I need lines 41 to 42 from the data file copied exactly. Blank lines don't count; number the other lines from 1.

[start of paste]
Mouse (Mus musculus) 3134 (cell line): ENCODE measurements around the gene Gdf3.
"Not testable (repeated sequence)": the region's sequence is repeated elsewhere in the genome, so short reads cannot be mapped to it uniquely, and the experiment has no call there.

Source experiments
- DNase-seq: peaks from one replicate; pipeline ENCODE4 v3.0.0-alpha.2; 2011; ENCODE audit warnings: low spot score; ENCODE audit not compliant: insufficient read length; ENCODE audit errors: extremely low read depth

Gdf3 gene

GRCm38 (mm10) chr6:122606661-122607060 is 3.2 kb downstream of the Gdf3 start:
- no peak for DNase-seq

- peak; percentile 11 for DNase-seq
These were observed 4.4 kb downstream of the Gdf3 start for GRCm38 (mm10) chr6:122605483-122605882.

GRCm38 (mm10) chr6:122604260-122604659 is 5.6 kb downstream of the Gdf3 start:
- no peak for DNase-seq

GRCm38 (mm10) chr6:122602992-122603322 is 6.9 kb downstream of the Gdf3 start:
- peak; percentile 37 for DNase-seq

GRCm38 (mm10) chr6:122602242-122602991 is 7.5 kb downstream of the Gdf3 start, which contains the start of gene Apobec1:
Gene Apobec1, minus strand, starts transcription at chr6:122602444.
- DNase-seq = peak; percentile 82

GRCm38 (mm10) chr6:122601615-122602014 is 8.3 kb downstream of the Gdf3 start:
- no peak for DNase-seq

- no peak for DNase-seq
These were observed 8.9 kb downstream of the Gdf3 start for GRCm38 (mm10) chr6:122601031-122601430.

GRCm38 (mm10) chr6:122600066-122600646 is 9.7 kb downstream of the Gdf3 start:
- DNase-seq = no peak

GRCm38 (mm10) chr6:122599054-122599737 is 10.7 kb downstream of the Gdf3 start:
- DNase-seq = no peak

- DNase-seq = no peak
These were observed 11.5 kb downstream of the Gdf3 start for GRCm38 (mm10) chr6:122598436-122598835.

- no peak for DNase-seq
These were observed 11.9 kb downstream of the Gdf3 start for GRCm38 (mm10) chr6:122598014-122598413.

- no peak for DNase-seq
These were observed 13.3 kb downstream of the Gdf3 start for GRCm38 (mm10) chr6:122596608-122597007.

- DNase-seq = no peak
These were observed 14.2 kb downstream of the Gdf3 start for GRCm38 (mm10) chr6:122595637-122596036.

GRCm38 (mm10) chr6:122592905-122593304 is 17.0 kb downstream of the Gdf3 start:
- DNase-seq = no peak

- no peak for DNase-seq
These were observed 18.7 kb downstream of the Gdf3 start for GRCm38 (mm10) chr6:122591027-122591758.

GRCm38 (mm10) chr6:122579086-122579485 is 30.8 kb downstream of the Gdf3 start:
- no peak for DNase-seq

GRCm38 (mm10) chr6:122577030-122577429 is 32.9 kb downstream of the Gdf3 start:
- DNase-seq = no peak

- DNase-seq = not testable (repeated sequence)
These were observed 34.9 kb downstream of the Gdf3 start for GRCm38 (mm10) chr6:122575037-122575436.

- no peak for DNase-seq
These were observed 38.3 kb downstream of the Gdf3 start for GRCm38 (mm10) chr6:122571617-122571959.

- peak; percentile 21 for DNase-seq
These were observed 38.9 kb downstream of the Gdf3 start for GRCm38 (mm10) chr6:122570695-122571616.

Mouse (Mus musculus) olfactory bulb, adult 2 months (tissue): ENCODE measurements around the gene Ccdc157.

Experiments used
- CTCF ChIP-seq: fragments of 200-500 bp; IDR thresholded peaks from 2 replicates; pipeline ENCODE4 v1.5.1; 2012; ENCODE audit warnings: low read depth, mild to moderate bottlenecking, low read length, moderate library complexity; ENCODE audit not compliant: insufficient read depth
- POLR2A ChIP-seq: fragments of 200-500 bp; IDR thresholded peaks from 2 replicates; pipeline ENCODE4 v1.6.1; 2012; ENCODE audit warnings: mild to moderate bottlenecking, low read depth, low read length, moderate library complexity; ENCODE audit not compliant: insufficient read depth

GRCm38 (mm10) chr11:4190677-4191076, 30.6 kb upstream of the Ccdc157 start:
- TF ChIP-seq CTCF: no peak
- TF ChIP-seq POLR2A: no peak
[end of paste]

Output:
- DNase-seq = not testable (repeated sequence)
These were observed 34.9 kb downstream of the Gdf3 start for GRCm38 (mm10) chr6:122575037-122575436.